Kumeu River Wines

Posted on Mar 11, 2015

The roots of New Zealand’s Kumeu River wines extend back almost 80 years to 1937 when the Brajkovich family first left their Croatian home to settle near Auckland. Maté and Kate were the first in the clan to arrive and began working in the vineyards near their new home. By 1944 they had saved enough to buy their own small vineyard and San Marino Vineyards was born, growing grapes and making small amounts of wine. Successive generations of the Brajkovich family continued to run the winery, changing its name to Kumeu River Wines in 1986 to reflect the local region. By now the emphasis on quality Chardonnay was set and the reputation of this small winery was on its way up. Today Melba, Michael, Marijana, Milan and Paul continue the family tradition and are now producing world class Chardonnay.

Kumeu River ChardonnayAdvinetures aren’t the only fans of these wines. The Wine Advocate’s Lisa Perotti-Brown has said ““If you can taste history, duty, and family pride in a glass, it’s there in the Kumeu River Chardonnays…now producing some of New Zealand’s greatest Chardonnays, not to mention the world’s.” Harvey Steiman of the Wine Spectator said “Kumeu makes the best, most long lived Chardonnays in New Zealand”. Praise and high scores for these wines can be found across the wine world.

The Kumeu Estate Vineyard covers 30 hectares and sits just East of the town of Kumeu and North of the City of Auckland on New Zealand’s North Island. Proximity to the Tasman Sea (20 km to the west) and the Pacific Ocean (30 km to the east) keeps the vineyards relatively cool which no doubt helps contribute to their fresh, crisp style. Clay soils overlie a sandstone base and hold moisture throughout the growing season which means there is no need for irrigation in these vineyards. The Brajkovich family believes this contributes to the quality of their grapes. Another unique feature of the vineyard is the use of the Lyre trellis system. This “U-shaped” system trains the vines to open upwards which allows for greater air circulation and more sun light. The trellis system also helps with the hand harvesting process that allows removal of sub-standard bunches and keeps overall quality at the highest level.

The two choicest blocks on the Estate are the Maté’s Vineyard and the Huntington Hill Vineyard. Maté’s Vineyard was re-planted in 1990 to the Mendoza clone of Chardonnay, the only remaining Brajkovich vineyard to use this clone. Sitting above and looking down upon Maté’s Vineyard is the Huntington Hill Vineyard. This vineyard was replanted in 2000 to Clone 5 Chardonnay. Down the road a few miles is the Coddington Vineyard, owned by Tim and Angela Coddington. This used to be blended into what is now the Estate Chardonnay but the Brajkovich’s liked the richness of the fruit and decided in 2006 to bottle it on its own.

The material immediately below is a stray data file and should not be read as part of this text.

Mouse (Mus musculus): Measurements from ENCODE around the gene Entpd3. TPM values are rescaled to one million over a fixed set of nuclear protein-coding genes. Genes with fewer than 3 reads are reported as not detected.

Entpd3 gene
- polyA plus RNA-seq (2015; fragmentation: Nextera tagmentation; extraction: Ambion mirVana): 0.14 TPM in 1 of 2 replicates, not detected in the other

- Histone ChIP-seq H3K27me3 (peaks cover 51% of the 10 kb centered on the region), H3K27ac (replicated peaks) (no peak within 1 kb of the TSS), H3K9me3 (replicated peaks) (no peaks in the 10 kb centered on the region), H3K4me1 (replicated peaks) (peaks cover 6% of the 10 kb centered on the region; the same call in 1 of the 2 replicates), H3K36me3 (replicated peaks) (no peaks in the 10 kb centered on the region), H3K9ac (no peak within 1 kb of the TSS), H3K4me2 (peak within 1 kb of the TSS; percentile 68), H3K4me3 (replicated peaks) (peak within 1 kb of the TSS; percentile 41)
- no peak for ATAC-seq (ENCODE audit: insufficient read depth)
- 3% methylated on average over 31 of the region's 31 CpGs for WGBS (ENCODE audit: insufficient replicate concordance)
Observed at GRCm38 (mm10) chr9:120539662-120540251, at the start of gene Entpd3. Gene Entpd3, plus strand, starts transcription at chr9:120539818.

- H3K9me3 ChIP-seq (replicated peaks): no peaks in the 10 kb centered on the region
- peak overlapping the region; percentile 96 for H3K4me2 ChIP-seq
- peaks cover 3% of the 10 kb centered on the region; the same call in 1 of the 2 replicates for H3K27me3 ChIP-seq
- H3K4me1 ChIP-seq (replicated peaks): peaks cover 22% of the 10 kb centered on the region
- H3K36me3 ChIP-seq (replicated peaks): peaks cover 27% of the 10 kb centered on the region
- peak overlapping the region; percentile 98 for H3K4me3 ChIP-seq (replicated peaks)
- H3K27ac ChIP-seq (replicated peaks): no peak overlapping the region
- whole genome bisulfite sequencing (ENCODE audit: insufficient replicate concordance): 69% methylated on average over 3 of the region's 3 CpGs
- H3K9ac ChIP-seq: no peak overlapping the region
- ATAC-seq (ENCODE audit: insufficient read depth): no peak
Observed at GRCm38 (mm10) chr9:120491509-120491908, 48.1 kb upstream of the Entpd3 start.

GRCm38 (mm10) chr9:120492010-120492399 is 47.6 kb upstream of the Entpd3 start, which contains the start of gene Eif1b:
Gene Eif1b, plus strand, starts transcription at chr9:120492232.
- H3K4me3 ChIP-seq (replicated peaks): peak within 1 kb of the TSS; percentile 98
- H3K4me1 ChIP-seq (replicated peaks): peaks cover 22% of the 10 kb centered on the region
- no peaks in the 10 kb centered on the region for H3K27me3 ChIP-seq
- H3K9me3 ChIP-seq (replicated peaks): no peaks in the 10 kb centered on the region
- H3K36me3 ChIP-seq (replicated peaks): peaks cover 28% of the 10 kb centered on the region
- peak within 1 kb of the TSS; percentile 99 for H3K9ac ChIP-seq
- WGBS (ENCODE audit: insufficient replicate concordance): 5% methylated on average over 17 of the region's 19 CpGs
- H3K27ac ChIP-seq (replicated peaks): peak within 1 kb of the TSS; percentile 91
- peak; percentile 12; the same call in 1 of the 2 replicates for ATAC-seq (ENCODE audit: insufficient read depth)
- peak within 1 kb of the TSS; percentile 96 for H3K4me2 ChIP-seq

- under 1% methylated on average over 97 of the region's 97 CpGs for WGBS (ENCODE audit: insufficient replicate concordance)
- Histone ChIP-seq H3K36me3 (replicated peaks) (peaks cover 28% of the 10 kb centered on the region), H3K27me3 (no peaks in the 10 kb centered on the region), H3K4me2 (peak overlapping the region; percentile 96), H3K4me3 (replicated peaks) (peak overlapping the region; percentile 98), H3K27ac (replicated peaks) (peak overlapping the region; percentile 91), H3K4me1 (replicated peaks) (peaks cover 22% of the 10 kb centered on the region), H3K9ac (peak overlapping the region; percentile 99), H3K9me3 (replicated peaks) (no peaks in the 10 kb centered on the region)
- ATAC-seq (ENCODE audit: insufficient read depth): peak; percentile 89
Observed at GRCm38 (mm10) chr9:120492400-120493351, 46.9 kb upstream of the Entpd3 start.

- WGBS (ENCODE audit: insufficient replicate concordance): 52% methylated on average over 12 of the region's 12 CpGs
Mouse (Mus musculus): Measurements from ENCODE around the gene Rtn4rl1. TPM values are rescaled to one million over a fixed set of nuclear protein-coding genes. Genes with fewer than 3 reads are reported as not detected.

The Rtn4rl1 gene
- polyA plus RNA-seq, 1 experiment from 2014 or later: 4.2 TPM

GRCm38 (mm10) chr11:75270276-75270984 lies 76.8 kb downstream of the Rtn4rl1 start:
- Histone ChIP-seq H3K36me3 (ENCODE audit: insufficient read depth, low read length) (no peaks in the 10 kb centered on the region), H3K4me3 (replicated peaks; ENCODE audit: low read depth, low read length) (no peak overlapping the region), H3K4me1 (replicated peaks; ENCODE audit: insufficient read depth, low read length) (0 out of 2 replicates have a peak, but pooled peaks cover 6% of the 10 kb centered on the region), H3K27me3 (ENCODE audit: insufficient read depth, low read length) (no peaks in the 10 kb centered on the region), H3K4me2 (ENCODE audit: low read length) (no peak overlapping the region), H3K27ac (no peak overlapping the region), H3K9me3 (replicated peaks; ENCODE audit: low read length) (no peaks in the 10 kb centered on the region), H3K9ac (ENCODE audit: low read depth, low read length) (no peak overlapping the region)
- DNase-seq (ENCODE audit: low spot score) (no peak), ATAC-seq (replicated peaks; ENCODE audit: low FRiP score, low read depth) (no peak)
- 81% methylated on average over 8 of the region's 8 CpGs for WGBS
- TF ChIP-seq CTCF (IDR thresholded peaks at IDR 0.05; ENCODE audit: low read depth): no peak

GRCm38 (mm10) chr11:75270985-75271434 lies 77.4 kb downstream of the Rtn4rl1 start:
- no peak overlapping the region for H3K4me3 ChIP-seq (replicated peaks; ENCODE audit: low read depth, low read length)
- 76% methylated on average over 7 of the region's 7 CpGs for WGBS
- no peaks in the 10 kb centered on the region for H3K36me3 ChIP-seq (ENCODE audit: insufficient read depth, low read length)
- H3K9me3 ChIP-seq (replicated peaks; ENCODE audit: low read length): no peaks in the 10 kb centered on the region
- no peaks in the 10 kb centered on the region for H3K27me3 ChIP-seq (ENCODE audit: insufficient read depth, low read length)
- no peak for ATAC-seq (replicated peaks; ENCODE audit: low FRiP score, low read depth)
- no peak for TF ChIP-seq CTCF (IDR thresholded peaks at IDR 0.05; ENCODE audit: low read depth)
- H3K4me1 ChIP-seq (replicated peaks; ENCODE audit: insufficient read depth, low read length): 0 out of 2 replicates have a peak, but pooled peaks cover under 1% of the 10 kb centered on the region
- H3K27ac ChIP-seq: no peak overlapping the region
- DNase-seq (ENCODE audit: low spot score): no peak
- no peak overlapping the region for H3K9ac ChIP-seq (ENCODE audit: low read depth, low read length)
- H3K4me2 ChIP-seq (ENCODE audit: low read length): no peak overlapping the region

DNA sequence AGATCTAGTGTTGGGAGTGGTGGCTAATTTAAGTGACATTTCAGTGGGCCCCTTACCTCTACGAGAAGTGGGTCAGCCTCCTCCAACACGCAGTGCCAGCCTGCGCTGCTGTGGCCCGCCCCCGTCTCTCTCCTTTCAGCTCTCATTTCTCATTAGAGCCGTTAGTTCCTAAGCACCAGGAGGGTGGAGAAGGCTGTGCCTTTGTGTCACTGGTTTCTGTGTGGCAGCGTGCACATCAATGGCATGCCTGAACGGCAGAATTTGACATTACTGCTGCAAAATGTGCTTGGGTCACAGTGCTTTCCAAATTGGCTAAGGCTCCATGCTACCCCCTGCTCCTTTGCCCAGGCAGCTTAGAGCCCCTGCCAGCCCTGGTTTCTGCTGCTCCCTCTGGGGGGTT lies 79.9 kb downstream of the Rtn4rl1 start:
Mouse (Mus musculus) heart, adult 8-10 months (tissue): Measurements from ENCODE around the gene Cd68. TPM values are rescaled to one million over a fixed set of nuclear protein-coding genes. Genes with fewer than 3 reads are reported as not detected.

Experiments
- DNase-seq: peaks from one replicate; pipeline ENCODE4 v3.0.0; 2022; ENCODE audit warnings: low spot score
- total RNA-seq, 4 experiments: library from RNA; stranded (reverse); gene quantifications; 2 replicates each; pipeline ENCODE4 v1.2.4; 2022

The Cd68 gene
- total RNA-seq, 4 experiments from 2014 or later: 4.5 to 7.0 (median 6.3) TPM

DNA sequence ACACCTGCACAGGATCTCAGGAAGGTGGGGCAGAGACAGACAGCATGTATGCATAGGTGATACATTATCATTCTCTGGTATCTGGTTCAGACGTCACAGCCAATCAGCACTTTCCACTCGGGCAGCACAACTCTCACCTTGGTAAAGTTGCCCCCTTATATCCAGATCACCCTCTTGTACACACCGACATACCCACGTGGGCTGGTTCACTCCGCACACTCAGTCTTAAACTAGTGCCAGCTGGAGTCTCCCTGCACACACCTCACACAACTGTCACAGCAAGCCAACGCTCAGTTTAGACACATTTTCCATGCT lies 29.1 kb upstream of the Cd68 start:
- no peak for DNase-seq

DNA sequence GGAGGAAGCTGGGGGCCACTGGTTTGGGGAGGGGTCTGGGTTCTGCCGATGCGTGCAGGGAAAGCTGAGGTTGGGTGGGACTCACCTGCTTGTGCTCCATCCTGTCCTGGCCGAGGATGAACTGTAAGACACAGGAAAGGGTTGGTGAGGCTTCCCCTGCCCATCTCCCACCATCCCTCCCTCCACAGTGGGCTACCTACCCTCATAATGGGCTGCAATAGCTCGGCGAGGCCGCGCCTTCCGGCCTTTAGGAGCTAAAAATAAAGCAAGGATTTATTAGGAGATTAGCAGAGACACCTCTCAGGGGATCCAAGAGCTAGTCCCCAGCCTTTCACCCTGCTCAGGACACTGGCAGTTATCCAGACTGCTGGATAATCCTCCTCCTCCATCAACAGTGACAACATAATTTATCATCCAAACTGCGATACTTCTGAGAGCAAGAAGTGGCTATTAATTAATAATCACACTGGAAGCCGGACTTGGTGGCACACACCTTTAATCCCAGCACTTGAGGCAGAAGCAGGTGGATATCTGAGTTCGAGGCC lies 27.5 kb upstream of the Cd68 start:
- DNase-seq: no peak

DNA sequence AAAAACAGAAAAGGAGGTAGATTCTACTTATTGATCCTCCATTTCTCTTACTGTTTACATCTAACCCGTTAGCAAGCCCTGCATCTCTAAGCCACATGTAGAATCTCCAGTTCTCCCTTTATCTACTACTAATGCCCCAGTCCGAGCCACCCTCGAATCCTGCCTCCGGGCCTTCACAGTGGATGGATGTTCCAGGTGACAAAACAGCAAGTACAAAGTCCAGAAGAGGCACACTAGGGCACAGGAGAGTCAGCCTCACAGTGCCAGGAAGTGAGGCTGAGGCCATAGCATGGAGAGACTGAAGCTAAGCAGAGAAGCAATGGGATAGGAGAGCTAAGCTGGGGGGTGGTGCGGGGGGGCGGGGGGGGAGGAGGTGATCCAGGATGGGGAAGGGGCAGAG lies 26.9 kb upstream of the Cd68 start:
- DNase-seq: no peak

Winemaking at Kumeu is traditional: hand harvests, indigenous yeasts, whole bunches, extended time on lees, 100% malo, 100% barrel fermentation and aged 11 months in new and used barrels. Michael Brajkovich, MW is the winemaker and is the first New Zealander with the Master of Wine designation. Michael’s style is to seek elegance over power. The results are outstanding traditionally styled Chardonnays. There is a strong tendency when describing the wines at Kumeu River to use the term “Burgundian”. And why not? – the Brajkovich’s do. We avoid using the term, however accurate and useful it may be in conveying a description of these wines. We try to resist simply because other regions outside of Burgundy that are producing wines like these need to be known as legitimate and as capable of standing on their own. These are not copies of Burgundian wines but individual expressions of unique terroir that see Burgundy as a mentor to provide influence, not a shrine to be imitated. But Burgundy is certainly the grail for traditionally made Chardonnay and perhaps resistance is futile: these wines approach that grail and do so at a fraction of the price.

Below is our tasting note on the 2009 Hunting Hill Chardonnay. Resting in our cellar is a bottle of the 2007 Maté’s Vineyard, which we will open on a special occasion and provide a tasting note in the Hot Off The Vine section of this blog.

Kumeu River Bottle2009 Kumeu River Hunting Hill Chardonnay

Light gold with a green hue. Wonderful nose that offers plenty of minerals and a chalkiness that instantly makes you think Burgundy. Flavours of citrus, melon and grapefruit juice come through in force and are backed up with a lovely acidity. So often white wines, that have this level of acidity, are under-ripe, and come across as tart. This is a unique Chardonnay in that it expresses fully ripened fruit yet coupled with bracing, mouth-watering acidity. Again, that rare combination takes us to Burgundy. But this is not Burgundy, this is Auckland, New Zealand and this is special wine. As it evolves in the glass, and your palate adjusts to its acidity, it gets smoother and even more complex. Out come the green apple notes to replace the earlier grapefruit. The chalkiness, so present at the beginning has morphed into more of a gun-barrel character. (We know how odd a descriptor that is, but anyone reading this who has handled guns will recognize that odd but enticing combination of steel, flint, graphite and a slight petroleum note.) The finish is long and lively, and leaves your palate with a slight tingle as the grapefruit and green apple dance upon your tongue. I would love to see this against a lineup of Premier Cru white Burgundy in the $80 – $120 range. Not only would this be their qualitative equal, it would be a challenge to recognize it as the ringer. Ready to drink now but certain to age well into its teens.

Excellent +  (2011 vintage of this wine is available at BC Liquor stores for $40)

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